“Socialite witch.” This was day five. They got spikier and faster as the week wore on and I got more beat from work. But in this case it kinda worked out, I think. It’s got kind of a Hirschfeld vibe to it. I was thinking of animated Samantha with a little Zsa Zsa makeover.
…all cultural references over fifty years old. Jeez I’m ancient. Though the kids had at least heard of Bewitched.
“Oracle.” Well, really, the only Oracle I could think of was the one from DC; Barbara Gordon, formerly Batgirl until a gunshot from the Joker severed her spinal cord and put her in a wheelchair. She reinvented herself as a computer hacker and as Oracle she became indispensable to Batman, the Justice League, and eventually got to headline the Birds of Prey. I’m still peevish that DC walked all that back, because Barbara Gordon as Oracle is WAY cooler than she was as Batgirl. Not really a witch per se but then again hackers are called keyboard wizards, so let’s say she’s a keyboard sorceress.
This one is super rough but it looks better up here than I thought it would. The markers kind of got away from me so I used shadows to cover up all my mistakes. WORKING WITHOUT A NET KIDS!
“Sewing witch.” This had me stumped until I remembered the three Fates who measure and cut the thread of life for each of us. That seemed witchy enough so I went for it. I got this far and thought you know what, I don’t want to overwork it like I did Oracle’s, so I just stopped. It’s basically a gesture sketch like we used to do in life drawing class back in my art school days.
“Lolita Witch.” I had one friend opt out of the whole thing because this particular prompt upset her so badly.
She had a point: I didn’t really want to do a Lolita drawing in the meaning of ‘underage sex bomb,’ either. And I don’t think I could have pulled it off without skeeving everyone out, me included. But then it occurred to me to just sketch a Latina witch named Lolita, and here she is. Safely middle-aged but with a wicked sense of humor. Fun at parties.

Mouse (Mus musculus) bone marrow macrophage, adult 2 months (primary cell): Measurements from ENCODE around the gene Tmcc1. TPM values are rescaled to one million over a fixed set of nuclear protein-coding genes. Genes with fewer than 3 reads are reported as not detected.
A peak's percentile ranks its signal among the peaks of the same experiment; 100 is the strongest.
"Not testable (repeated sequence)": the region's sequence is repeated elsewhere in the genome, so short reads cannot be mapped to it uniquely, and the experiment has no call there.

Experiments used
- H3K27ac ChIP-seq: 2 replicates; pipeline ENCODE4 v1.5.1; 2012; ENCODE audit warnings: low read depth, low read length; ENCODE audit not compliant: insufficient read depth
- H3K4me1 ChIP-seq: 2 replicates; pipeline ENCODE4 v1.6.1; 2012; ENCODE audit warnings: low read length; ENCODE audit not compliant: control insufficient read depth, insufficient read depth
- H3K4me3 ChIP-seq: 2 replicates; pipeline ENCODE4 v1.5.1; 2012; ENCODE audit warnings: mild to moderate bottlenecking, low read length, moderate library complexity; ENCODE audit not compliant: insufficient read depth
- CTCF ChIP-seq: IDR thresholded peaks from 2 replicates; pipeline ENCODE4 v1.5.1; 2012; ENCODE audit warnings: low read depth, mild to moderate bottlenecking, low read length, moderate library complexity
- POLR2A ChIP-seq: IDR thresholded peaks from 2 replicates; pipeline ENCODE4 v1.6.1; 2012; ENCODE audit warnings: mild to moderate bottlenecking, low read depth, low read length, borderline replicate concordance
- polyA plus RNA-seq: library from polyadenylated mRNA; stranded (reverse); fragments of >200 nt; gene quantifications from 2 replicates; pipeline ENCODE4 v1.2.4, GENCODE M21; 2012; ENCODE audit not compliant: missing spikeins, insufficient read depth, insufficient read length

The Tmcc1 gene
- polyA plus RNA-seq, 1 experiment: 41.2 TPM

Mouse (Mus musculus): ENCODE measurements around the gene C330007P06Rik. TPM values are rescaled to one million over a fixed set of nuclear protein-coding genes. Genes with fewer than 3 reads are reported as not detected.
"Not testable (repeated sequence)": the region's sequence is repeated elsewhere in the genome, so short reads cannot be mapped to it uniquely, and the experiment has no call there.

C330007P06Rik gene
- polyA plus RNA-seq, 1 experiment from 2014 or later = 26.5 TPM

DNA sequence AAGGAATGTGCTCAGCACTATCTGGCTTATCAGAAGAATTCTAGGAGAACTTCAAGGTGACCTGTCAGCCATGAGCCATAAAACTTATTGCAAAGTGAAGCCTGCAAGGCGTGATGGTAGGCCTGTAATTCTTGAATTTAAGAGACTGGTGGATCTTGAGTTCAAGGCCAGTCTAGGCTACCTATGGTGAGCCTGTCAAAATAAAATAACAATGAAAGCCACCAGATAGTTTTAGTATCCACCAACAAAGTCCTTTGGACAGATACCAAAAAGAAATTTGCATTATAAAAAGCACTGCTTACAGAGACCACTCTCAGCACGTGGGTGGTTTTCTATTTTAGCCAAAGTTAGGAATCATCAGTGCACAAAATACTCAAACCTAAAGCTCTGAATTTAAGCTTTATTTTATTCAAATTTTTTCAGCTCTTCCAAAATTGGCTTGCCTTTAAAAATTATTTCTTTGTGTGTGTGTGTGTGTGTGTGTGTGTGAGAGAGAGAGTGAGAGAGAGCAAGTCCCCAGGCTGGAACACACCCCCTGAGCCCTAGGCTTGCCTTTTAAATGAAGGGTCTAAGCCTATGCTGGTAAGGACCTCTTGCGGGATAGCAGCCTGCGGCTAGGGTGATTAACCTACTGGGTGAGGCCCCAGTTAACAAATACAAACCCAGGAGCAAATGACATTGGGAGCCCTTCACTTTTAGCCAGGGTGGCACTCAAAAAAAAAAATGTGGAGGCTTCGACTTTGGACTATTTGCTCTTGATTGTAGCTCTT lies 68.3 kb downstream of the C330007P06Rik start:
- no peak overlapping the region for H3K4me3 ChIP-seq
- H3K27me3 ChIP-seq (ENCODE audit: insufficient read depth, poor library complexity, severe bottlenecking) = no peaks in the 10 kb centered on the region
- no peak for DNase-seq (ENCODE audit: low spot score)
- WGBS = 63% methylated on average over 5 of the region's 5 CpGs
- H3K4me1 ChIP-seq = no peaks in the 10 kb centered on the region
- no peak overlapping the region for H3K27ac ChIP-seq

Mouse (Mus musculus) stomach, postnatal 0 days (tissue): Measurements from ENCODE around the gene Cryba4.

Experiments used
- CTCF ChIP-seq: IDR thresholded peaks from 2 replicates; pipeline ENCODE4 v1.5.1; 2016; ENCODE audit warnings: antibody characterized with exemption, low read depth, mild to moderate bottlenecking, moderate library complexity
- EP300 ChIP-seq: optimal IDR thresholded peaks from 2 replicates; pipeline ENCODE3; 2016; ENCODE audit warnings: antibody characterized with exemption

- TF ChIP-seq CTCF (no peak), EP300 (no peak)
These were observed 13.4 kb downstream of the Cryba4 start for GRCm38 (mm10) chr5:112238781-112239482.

“Wicked.” Well, really, who else is there?
I was terrified to try this but I actually like the way it turned out, sort of raw and impressionistic, but you can still tell who it is. I like that better than I would have a more polished version.
“Candy witch.” The gag came first. Another hell day at work and late in the week so again, this was only a ten-minute rough… but it made Julie laugh really hard so I’m taking the win. I actually like candy corn just fine and I don’t understand the furious hatred it unleashes in people, but “Brach’s demon seeds” was too good a gag not to use.
“Space witch.” How could it be anyone other than Sylvia, consort of Korob? The shapeshifting sadist who decided to teach the crew of the Enterprise the meaning of “trick or treat”?
Robert Bloch, author of Psycho, scripted that episode. He did two others that were equally nasty, including “Wolf In the Fold,” a sort of unofficial sequel to his classic “Yours Truly, Jack The Ripper.”
I missed a day so I doubled up. The prompts were “royal” and “beastmaster,” respectively. so I decided to make one story do double duty.
Believe it or not, this is Sheena, queen of the jungle — the one from the Gena Lee Nolin TV show, which both Julie and I are quite fond of. Un-ironically, even. I didn’t want to do a Baywatch babe thing so instead I did her in mid-transformation into the creature called the Darak’na, a sort of jungle harpy thing with bone claws; one of any number of beasts Sheena transforms into over the course of the series.
This version of Sheena was mentored by the shamaness Kali, who also can transform into a variety of beasts, and I put Kali’s partial face in as background… well, okay, really just her eye, it was a long day. But anyway. Either qualifies as ‘royal’ and/or ‘beastmaster,’ and both are sorcerous enough to be witches.
It’s a really raggedy marker sketch but I kinda like it BECAUSE it’s so jagged. Suited my mood that day… and also, I wanted to demonstrate to the students and former students that your sketchbook is a place where it’s okay to be raggedy. Maybe even BAD sometimes. Too many of my kids get hung up on perfection.